Twitter Chat #SBAchat

What is a twitter chat and why should I participate?  Twitter chats have been around many years, as this 2013 article “Ultimate Guide to Hosting a Tweet Chat” recently appeared first on my google search.

It offered this explanation:

A tweet chat is a live Twitter event, usually moderated and focused around a general topic. To filter all the chatter on Twitter into a single conversation a hashtag is used. A set time is also established so that the moderator, guest or host is available to engage in the conversation. Sep 30, 2013

There are YouTube videos, blog posts, articles in top journals and books on the topic of twitter chats.  For example, a consulting firm in the UK, in 2015, posted “A complete list of twitter chats.”, which is one of many up-t0-date catalogues for twitter chats.

As a less technologically informed, and a rather new twitter, I have not had good experiences until now, in twitter chats.  Some of the chats I’ve seen were not organized for optimal participation.  And in fact, the participation was low, resulting in less affective sharing.

I stumbled into a twitter chat once by using a hashtag that was also being used during the live chat. Of course, that is the beauty of using the hashtag because anyone can reread the chats.

I personally don’t need to be present at the live tweet chat unless I were offering comments or had specific questions I wanted answered at that moment. I can just return to the hashtag after the live event.

Though I mentally know this, I emotionally forget that Twitter is not a platform even when used for live events, that requires a participant or viewer to stay on top of the conversation as it unfolds, unless the conversation warrants immediate response.

But for all its chatter, the recent twitter chat #SBAchat accomplished what the 2013 article said would happen: it filtered through all the chatter on Twitter into a single conversation. In the end, the #SBAchat, moderated by @SBALinda, produced a positive experience for me and resulted in some one-liners that offer business pointers from experts on the several topics covered in the chat: women in business, attracting customers, keeping customers, using social media, researching your customer base and responding to customer issues.

Here’s a review of the hour-long twitter chat. I counted about 8 questions asked by the moderator in the chat.  I collated some of those responses I believe offer the new entrepreneur some tangible advice. I’ve kept the twitter handle next to their comments, if you want to follow up with any of them.

On Attracting Customers

@Brandon Schaefer:  Put yourself in their shoes.

@Brian Wallace:  People think they can throw money at the situation instead of putting themselves in the shoes of the others, and

@jansen communication added: Meeting them where they are most comfortable – online? In person?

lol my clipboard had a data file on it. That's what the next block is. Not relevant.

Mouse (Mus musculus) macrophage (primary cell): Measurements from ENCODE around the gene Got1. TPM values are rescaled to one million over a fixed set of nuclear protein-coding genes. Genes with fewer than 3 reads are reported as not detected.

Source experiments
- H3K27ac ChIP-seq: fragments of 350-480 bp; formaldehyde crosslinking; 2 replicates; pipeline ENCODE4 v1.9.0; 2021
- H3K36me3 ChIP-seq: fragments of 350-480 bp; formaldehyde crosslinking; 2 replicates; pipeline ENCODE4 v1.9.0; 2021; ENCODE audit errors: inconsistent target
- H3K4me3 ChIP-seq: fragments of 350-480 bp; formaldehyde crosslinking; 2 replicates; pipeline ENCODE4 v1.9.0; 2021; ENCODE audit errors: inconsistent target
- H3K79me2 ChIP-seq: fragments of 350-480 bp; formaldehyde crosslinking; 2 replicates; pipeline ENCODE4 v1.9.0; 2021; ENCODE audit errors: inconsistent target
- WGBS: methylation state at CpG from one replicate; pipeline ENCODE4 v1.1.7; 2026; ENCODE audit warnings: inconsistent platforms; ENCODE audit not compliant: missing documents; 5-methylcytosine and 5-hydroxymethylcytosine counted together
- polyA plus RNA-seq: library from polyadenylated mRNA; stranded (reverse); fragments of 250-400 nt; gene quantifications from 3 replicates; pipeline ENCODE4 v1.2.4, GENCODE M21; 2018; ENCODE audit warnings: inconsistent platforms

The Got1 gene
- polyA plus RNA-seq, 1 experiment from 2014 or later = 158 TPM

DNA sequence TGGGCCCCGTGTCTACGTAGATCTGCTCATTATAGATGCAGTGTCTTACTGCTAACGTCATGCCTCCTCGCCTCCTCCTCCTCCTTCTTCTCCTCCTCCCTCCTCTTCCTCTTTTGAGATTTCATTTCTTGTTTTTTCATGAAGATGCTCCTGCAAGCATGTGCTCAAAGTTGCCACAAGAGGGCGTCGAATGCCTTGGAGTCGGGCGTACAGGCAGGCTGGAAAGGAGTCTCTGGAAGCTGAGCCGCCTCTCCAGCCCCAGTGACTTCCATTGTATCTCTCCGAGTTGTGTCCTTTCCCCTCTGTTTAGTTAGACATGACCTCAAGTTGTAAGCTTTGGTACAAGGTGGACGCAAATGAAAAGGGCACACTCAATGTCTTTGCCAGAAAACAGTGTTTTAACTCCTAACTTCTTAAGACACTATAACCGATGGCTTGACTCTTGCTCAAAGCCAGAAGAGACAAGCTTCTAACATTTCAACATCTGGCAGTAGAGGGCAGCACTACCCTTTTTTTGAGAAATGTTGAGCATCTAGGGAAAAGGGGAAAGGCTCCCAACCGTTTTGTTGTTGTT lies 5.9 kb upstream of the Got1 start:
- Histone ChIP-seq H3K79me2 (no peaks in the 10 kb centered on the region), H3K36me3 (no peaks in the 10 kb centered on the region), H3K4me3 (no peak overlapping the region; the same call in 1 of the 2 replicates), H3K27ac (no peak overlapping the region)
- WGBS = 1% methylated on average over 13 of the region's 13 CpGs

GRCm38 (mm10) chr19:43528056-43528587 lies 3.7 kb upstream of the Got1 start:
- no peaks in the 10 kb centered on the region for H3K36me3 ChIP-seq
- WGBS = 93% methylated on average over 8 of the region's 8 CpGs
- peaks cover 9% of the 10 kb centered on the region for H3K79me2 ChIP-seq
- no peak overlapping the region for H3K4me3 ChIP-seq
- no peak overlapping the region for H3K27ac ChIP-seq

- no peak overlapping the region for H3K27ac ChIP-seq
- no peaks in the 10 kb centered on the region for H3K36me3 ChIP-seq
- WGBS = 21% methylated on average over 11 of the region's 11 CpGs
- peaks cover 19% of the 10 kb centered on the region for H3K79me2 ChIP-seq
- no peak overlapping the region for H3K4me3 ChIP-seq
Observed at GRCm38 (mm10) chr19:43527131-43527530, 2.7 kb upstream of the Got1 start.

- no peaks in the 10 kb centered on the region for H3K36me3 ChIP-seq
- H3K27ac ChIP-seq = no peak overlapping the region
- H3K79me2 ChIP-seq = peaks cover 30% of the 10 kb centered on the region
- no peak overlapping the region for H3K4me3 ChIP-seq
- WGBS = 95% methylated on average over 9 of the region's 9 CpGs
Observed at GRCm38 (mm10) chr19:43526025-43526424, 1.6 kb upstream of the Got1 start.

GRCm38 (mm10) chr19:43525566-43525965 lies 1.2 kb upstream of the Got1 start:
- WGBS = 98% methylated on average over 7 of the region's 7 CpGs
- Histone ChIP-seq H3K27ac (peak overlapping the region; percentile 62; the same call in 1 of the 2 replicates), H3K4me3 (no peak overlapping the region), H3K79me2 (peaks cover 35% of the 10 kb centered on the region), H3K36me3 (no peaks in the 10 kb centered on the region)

A final great piece of advice by @nicole Reyhle:  New businesses should create a buzz before their doors even open to get local customers excited with anticipation.  (Some interaction on this comment focused on the dangers of creating anticipation before the business opens.)

On Keeping Customers

@BigIdeas offered a link to strategies for customer retention, published by NG Data and linked here. The information comes from a panel of customer service professionals and offers pointers from a variety of industries.

@Rieva offered a comment that addresses several questions posed in the chat. She writes: Don’t be scared of using big data.  The more you know about your customers, the easier the sale [and retention].

On the Use of Social Media

The following comments remind us that not everyone uses the same social platform, emphasizing why it is important to understand your target market and understand how to reach them through their medium of choice.

@SSCompServices stated:  Social media is great for most biz but the best thing to do is make sure you pick the right platform for your target market.

@SBECouncil wrote: Social media needs to be social.  Depending on the platform (Inst, Twitter, FB, LI, etc) the purpose behind a post may be different.  Find out what your customers use.  Test platforms to see what works for your #small biz (photos, surveys, special deals, etc)

@MyCorporation suggested: host a twitter chat!  Make it on a topic relevant to your audience, share news about the chat through newsletters, and engage with customers responding to your chat’s questions.

The question regarding women entrepreneurs garnered the funniest gifs and the most intense comments.  Here’s the best gif which sums up this part of the discussion:

This following remark really sums up what everyone was saying about the topic around women during this particular chat:

@LouGirl502 said: Framing the question this way betrays an old way of thinking where women needed to prove ourselves.  We’re already hereJ

On Responding to Customer Issues and Complaints

@WBC_nova answered: Don’t invalidate their experience.  Don’t make promises you can’t keep. Do ask for suggestions or improvements.  Do thank them for their business.

@cflofinancial added: I would acknowledge and attempt to resolve the issue.  It’s not about who’s right or wrong.

Check out all of the speakers who offered comments and advice and be sure to add them to your feed.

To see all of the comments just search #SBAchat on Twitter.

And for more detailed information on some of these topics, check out the “Am I an Entrepreneur” 3-part series, as well as the resources on the Silver Founder Academy website.

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